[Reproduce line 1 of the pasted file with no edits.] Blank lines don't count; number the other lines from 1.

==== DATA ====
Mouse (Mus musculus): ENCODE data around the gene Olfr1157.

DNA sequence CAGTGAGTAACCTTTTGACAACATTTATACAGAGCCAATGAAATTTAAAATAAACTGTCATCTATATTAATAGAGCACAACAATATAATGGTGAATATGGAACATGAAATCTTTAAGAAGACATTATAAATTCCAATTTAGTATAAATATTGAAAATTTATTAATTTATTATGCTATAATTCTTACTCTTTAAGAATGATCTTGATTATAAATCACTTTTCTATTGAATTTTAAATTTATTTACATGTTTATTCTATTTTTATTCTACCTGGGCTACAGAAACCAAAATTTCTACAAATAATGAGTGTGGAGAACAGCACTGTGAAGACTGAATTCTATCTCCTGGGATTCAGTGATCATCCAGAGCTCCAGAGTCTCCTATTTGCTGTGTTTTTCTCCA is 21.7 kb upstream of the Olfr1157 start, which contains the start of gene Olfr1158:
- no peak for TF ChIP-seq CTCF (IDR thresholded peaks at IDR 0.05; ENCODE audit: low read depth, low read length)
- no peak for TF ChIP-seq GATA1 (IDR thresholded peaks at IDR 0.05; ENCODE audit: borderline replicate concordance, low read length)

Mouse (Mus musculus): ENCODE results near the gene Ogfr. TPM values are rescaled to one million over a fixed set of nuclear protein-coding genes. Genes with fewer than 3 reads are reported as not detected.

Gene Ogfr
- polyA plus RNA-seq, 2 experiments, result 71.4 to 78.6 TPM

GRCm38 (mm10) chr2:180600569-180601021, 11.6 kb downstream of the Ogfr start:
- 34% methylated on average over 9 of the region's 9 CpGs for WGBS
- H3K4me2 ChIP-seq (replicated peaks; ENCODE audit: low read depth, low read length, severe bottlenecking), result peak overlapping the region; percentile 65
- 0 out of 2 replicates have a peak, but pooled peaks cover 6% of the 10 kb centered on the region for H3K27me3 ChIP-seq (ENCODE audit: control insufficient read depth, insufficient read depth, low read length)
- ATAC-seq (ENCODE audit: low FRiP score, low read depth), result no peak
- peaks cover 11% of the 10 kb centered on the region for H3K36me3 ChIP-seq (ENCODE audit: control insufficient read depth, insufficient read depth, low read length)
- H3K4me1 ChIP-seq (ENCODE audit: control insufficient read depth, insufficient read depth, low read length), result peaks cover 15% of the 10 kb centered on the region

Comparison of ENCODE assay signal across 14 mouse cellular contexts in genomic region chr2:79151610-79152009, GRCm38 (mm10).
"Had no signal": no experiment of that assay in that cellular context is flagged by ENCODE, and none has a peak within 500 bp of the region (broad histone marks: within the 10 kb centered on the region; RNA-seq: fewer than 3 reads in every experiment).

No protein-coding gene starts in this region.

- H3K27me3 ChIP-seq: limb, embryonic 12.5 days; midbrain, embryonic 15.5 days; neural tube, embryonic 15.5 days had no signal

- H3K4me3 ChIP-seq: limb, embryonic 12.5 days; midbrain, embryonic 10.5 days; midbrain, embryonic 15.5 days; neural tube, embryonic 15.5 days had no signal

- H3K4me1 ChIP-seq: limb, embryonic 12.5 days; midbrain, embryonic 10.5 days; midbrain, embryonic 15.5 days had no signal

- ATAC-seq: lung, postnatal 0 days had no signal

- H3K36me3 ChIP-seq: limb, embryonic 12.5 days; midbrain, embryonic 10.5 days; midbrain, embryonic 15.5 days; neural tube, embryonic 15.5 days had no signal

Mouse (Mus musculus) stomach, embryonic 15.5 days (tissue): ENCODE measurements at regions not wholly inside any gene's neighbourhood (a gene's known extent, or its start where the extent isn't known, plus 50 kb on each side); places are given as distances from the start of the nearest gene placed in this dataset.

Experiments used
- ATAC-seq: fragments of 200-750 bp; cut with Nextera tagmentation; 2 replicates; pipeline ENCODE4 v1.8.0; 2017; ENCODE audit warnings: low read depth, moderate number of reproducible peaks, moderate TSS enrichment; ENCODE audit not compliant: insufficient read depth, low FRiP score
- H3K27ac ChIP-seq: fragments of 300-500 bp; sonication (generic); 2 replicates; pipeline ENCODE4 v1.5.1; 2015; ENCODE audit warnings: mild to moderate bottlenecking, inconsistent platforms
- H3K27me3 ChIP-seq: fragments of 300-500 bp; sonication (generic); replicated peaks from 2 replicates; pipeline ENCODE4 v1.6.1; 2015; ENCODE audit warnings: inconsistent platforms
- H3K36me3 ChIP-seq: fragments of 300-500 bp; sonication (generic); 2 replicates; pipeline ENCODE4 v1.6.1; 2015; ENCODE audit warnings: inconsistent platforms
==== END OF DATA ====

Mouse (Mus musculus): ENCODE data around the gene Olfr1157.